An unrecognisable view of town centre

The Wellingborough town centre which attracts shoppers in 2010 is barely recognisable as the one familiar to families of the 1950s and 60s.

Today, the Swansgate Centre dominates the shopping precinct with the multi-storey car park lining up beside it in the centre of the town.

But before these were constructed in the 1970s, Wellingborough town centre had a very different feel.

"Any 50 or 60–year–olds coming back to the town for the first time since their childhood, wouldn't recognise it," says Wellingborough Museum's Ian Nunney. "The Swansgate, or Arndale as it was then, was built in the early 1970s. Rows of independent shops were demolished to make way for this. There was also a big Co-op Midland superstore – that ran along where the back of the shops in the Swansgate Centre are now.

Dulley's Brewery used to stand where the multi-storey car park is today."

At that time Wellingborough was also home to four cinemas and five dance halls.

"The funny thing is Wellingborough had a lot smaller population then," explains Mr Nunney.

Until the mid-1960s and the London overspill projects began, the town's population stood at between 20,000 to 25,000. It was essentially a very small rural town.

The influx of commuters from London in the 1960s changed the dynamic of the town and encouraged new growth.

Robert Wharton, of Wellingborough Civic Society, explains it was not just the appearance of the Swansgate that changed the town in the 1970s.

The library moved from its old home in Queen's Hall, Market Street, to the purpose-built home it now occupies near to the current market.

The market also used to occupy a different home, rather unsurprisingly in Market Street. But the ordinary market did not take over this spot until the 1905 when the cattle market was pushed out to the site where the Castle Theatre now stands.

"The hedge that separates the theatre from the disabled car parking spaces is actually stock proof to stop the animals escaping," Mr Nunney says.

Mr Wharton has first-hand memories of the markets.

"My grandparents lived above our family bookshop, Wharton's on Sheep

Street, I remember they used to dash down to the market at 4pm as the stall holders were packing up to get some cheap produce.

"Things were always marked down by that time.

"My father grew up above the shop and he used to tell me about how he would play in the gardens at Croyland and Swanspool, as the owners of these were both privately owned."

Croyland was owned by a Miss Rowlett, who kept it as a private residence, however she would allow the town to use her gardens annually for fetes.

Mr Wharton has his own fond memories of the town centre shops of his childhood.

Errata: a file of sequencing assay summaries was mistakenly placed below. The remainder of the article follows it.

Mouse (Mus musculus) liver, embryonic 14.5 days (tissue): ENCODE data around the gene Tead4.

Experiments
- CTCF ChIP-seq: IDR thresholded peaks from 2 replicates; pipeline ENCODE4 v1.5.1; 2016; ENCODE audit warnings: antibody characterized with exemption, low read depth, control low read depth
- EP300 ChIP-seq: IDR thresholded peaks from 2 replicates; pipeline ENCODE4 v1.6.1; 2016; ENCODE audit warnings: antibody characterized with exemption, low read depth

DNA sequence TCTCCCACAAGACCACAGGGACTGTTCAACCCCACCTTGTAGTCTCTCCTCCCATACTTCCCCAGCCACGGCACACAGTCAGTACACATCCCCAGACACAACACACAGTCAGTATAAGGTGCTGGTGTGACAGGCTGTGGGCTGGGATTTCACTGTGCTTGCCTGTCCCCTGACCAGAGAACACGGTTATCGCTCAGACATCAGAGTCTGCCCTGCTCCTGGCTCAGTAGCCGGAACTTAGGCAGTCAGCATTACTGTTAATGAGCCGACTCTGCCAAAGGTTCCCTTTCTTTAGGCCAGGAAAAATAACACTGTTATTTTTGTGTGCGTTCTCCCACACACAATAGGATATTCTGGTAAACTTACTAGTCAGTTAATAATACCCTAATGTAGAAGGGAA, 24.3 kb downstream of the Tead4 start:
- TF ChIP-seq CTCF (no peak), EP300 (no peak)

"I used to go in to Horden's toy shop. It was a magnet for us children. They did everything for all ages, it was like Toys R Us is today. That was run by Mr Horden, and he was the one who usually served you.

"It was the same in Duffells Sweetshop, Mr and Mr Duffell were always in there to serve you."

Although the ground level appearance of Wellingborough town centre has changed, there is still evidence of its past littered all around, if you know where to look.

"Down at the bottom of Sheep Street where the fish and chip shop is today was the first shoe factory in Wellingborough, which opened in 1849.

"The Sharman family which owned the factory lived in Swanspool House which is now owned by the council."

The Golden Lion pub was also built as a private home in the 16th century.

If you look up at the eaves of the old Wharton bookshop it is possible to see carvings of the house that Jack built.

The Wellingborough Museum is also a building with a lot of heritage. It was originally the site of the outdoor swimming pool built by Dulley's Brewery to prevent young swimmers using the brook which contained waste from the near by tanners, which caused them all sorts of exotic skin diseases.

The building was then a shoe factory, before most recently becoming the museum.

If you have any photographs or memories of Wellingborough from days gone by, the Evening Telegraph wants to hear from you. Contact Laura Bird at or write to Remember When, Northants Evening Telegraph, Newspaper House, Ise Park, Kettering, Northants, NN16 8GA.

Do you remember the Arndale Centre dragon?

Was climbing through this big wooden creature a highlight of your childhood shopping trips?

Then we want to hear from you. Send photos and memories of the dragon to Laura Bird at or write to Remember When, Northants Evening Telegraph, Newspaper House, Ise Park, Kettering, Northants, NN16 8GA.